This untying is why as a novel(as fifth installment in a series, its success remains to be seen), Dance is a failure. The book’s pace is abysmal with over half the chapters existing as travelogs. Tyrion on the ocean, Tyrion on a river barge, Tyrion on a horse! Several POVs are far longer than necessary and some exist for seemingly no reason. The timeline is convoluted with the first half of novel coinciding chronologically with the events in Feast. This leads to scenes being rewritten, word for word in some cases, in an alternate POV. All that aside, the most unfortunate part of the novel is that 1100 pages later Martin still has yet to bring all the disparate pieces together that compose his “Mereenese Knot.” For all the talk about the second half of Dance advancing the story beyond Feast, the plot only advances a few days with none of the promised conflicts among the King’s Landing crew coming to fruition.
Additionally, some of his tricks are getting a little tired. The imminent death fade to black has been used about ten times too many with survival being the end result nearly every time. There also seem to be some reoccurring themes that successful governing is irreconcilable with honor and duty. Or perhaps that honor and duty preclude the ability to compromise. This is of note most significantly in the Jon and Dany chapters where neither seem capable of or willing to listen to those around them. Given their ages, this is probably an accurate characterization. Nevertheless, I find it a bit dogmatic.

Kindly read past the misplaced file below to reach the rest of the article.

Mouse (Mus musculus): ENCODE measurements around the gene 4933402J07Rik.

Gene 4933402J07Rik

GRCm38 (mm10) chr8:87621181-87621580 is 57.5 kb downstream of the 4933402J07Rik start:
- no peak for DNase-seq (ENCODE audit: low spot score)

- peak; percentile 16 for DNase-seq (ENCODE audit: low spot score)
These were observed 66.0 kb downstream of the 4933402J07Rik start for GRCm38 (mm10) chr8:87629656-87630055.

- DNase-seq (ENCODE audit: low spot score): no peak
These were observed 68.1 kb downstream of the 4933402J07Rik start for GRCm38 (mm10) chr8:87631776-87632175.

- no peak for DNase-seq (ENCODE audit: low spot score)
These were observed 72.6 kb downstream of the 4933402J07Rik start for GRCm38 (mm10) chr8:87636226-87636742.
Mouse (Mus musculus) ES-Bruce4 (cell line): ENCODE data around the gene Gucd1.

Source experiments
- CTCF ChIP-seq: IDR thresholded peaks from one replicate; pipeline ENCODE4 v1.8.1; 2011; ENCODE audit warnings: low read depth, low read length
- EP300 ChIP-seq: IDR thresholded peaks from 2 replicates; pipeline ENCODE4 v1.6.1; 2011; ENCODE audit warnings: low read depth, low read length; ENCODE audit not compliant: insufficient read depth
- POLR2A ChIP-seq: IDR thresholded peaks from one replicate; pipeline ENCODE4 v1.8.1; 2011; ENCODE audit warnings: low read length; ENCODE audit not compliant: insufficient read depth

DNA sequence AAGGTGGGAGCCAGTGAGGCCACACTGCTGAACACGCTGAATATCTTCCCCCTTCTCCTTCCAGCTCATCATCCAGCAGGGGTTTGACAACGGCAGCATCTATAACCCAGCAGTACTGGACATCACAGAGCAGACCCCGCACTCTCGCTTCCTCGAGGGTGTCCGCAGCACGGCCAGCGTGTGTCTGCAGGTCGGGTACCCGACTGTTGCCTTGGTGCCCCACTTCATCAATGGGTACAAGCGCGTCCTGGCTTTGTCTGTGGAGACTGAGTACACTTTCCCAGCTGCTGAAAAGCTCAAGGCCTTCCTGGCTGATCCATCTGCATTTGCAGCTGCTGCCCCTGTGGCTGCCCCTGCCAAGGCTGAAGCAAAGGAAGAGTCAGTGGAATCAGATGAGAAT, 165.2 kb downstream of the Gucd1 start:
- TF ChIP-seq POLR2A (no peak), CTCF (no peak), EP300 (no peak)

Despite its shortcomings in storytelling, Dance is beautifully written, as always. Martin litters his pages with suburb foreshadowing and Easter eggs. Nothing I’ve read urges a reader to comb through paragraphs for hints like A Song of Ice and Fire and nothing here changes that legacy. Some of the POVs are stunningly good – especially Reek/Theon and Victarion. There are exciting seminal moments for the series (dragons!) and in true Martin style he’s not shy about putting his most cherished characters to the sword.
Like Tiger, I think Martin made the decision to tell the ENTIRE story instead of creating a compelling narrative. The difference being Martin has the ability to change his story at will. If this was the only way through the knot for my favorite author, so be it; but I can’t help but be disappointed after seven years of anticipation. Does my disappointment reek of reader entitlement? Maybe, except the fact remains this just isn’t a very fun book to read. I don’t mind Martin’s lack of progress with the plot so much as I lament the excruciating detail with which he wrote what is still the “first half” of a novel. My complaints have nothing to with what happened, only about how they happened. Had Martin written this same book with two thirds the word count minus a POV or two, I would surely be trumpeting the novel as the next great installment in the most brilliant series fantasy has ever seen (like nearly every other blogger is).
Instead I’m here saying to anyone who hasn’t started A Song of Ice and Fire, wait until the it’s done. A Feast for Crows and A Dance with Dragons, while being eminently better written, are the functional equivalent of the Wheel of Time post Crown of Swords and pre-Sanderson takeover. Martin has thrown so many balls into the air that to keep any from dropping he’s got to painstakingly orchestrate all his chess (cynasse) pieces before he can go on the attack. If I were a new reader, I’d want to make sure the pieces start moving before I invest in 5,000 pages of reading.
On the other hand, to current fans of the series, I’ll be hitting refresh on my Kindle at 12:01 the day The Winds of Winter is released. What can I say? I’m pot committed.